The travellers encounter mechanized sentinels. Inside the fortress, they find the artifact, suspended high. Kirk suspects Tchar has betrayed them, confirmed when he attacks. Kirk and Spock, trained in null-gravity combat, defeat Tchar.
Bringing the Soul of Alar, the group returns to the Vedala, who plan to treat Tchar for his madness. The Vedala offer no reward; the mission’s secrecy is crucial.
Kirk and Spock beam back to the Enterprise, finding that only about two minutes have passed. The crew resumes exploration.
Although the Vedala asteroid strangely looks much like a planet, Kirk saying the Vedala are “the oldest space-faring race we know” gives this story fascinating depth and the stakes are helpfully established straight away, as the Vedala predict a threat specifically to the galaxy. It’s also helpful when a Vedala female introduces the various specialists. However, the asteroid features vegetation, even though a real asteroid would actually be too small to have an atmosphere.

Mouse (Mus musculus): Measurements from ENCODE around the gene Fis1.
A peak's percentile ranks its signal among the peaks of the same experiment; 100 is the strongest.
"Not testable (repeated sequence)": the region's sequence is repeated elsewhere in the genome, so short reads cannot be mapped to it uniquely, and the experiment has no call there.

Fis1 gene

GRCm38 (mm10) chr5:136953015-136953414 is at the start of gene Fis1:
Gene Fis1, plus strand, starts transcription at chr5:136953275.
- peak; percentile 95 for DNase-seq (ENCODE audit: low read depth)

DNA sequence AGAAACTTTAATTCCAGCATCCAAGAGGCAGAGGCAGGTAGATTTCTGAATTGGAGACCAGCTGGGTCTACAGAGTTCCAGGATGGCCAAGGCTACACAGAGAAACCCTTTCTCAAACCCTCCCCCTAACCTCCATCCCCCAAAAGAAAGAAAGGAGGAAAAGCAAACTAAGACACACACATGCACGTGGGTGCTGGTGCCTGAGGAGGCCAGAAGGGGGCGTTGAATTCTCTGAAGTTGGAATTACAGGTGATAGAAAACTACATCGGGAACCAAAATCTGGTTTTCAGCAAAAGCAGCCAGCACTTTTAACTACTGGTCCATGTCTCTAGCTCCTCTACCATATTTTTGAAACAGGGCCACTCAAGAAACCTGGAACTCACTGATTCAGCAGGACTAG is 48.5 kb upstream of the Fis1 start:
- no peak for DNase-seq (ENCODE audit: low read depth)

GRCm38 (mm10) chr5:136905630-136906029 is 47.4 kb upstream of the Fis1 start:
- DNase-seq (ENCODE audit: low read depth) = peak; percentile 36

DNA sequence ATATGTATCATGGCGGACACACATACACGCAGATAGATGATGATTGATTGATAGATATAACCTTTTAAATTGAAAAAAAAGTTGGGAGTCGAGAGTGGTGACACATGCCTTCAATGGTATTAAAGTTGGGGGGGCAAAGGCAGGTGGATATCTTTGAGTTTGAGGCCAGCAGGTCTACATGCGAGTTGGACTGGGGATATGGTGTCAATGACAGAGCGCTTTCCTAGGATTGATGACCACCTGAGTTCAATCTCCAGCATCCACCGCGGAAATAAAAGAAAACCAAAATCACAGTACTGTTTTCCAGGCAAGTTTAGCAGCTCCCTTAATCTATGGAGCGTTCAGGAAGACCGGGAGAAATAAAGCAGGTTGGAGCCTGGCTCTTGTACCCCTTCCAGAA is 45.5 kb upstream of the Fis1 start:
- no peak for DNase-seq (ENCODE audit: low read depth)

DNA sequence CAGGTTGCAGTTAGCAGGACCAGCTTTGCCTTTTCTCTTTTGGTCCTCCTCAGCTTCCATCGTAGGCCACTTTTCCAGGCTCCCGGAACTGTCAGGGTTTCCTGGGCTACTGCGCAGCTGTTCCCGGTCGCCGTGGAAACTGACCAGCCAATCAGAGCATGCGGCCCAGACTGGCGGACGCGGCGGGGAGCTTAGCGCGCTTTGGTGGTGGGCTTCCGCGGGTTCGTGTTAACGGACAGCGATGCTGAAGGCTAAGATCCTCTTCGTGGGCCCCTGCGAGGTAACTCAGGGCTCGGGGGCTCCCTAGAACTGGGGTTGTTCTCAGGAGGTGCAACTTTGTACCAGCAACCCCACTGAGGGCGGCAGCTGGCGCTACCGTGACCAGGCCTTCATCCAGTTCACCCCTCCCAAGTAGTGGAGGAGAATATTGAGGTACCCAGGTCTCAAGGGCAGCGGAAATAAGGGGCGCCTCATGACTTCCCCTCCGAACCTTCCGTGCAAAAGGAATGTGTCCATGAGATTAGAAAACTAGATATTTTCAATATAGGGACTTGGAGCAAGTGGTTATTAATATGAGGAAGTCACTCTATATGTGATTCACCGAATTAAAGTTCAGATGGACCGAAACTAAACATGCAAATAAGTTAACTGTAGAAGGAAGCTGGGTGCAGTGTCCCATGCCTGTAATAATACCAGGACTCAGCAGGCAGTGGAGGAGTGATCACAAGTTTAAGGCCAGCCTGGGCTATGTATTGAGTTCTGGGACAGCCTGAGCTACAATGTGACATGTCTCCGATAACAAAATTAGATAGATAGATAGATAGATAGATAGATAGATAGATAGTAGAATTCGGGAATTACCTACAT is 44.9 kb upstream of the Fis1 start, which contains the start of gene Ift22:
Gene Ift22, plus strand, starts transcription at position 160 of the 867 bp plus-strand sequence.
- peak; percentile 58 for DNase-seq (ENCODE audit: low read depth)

A volcano becoming active makes for an effective act ending. Snow, a freezing storm, and the sudden opening of a crevasse serve as other well-considered natural obstacles to overcome.
That the episode actually shows us the Soul of Alar is appreciated and having it be audible only when shown on screen is an interesting effect. The twist that it was Tchar who stole the Soul of Alar also works well, and his conservative militarism is an excellent counterpoint to Trek’s typical liberalism. The episode’s (and season’s) final twist — that Kirk and Spock were gone only for about two minutes — is a mysterious quirk.